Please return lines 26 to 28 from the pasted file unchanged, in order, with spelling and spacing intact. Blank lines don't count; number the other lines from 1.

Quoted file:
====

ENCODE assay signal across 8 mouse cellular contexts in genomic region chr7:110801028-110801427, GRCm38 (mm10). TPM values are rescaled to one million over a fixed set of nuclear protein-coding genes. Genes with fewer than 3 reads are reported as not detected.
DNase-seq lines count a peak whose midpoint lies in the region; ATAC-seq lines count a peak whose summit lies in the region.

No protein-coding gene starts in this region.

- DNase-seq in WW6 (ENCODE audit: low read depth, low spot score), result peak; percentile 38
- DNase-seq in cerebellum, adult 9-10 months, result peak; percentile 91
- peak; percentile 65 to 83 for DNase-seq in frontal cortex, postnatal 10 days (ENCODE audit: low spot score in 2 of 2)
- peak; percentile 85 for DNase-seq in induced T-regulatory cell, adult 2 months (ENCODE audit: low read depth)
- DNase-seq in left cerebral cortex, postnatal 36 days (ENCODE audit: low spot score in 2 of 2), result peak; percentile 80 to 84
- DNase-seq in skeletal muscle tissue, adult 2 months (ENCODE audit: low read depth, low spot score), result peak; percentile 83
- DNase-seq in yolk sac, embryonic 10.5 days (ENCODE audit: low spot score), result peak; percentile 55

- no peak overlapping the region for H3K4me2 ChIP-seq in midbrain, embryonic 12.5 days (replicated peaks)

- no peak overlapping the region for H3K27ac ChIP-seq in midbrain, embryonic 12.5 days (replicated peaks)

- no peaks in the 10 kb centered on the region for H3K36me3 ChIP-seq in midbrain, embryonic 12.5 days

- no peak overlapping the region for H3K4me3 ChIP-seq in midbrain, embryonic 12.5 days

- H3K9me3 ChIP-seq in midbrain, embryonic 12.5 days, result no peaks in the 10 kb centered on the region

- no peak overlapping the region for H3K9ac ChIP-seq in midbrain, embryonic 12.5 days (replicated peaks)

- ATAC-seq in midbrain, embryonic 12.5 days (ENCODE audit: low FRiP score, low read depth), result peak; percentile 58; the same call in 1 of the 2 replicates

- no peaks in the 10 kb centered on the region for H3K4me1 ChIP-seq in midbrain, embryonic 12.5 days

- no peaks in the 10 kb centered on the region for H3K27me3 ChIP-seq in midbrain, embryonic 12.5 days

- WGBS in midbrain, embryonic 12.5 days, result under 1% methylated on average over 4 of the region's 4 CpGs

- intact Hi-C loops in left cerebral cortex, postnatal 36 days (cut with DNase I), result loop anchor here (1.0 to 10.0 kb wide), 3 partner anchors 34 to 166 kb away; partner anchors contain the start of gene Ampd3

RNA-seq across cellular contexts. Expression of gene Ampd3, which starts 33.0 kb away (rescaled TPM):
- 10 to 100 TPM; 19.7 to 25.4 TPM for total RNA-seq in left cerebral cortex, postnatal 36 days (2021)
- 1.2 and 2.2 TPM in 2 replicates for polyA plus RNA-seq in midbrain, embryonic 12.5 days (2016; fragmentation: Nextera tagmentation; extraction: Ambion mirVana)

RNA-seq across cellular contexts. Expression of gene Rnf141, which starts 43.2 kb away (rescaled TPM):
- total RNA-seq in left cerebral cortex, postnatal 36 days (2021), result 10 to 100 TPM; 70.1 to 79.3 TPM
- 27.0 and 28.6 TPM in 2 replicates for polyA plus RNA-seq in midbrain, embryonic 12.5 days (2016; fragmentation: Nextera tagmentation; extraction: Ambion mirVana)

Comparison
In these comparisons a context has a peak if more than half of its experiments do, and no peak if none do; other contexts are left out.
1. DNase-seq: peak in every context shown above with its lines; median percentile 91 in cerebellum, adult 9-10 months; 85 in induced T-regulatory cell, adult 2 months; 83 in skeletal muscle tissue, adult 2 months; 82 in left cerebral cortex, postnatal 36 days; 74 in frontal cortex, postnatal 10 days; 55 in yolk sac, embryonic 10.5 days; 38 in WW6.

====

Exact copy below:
- total RNA-seq in left cerebral cortex, postnatal 36 days (2021), result 10 to 100 TPM; 70.1 to 79.3 TPM
- 27.0 and 28.6 TPM in 2 replicates for polyA plus RNA-seq in midbrain, embryonic 12.5 days (2016; fragmentation: Nextera tagmentation; extraction: Ambion mirVana)

Comparison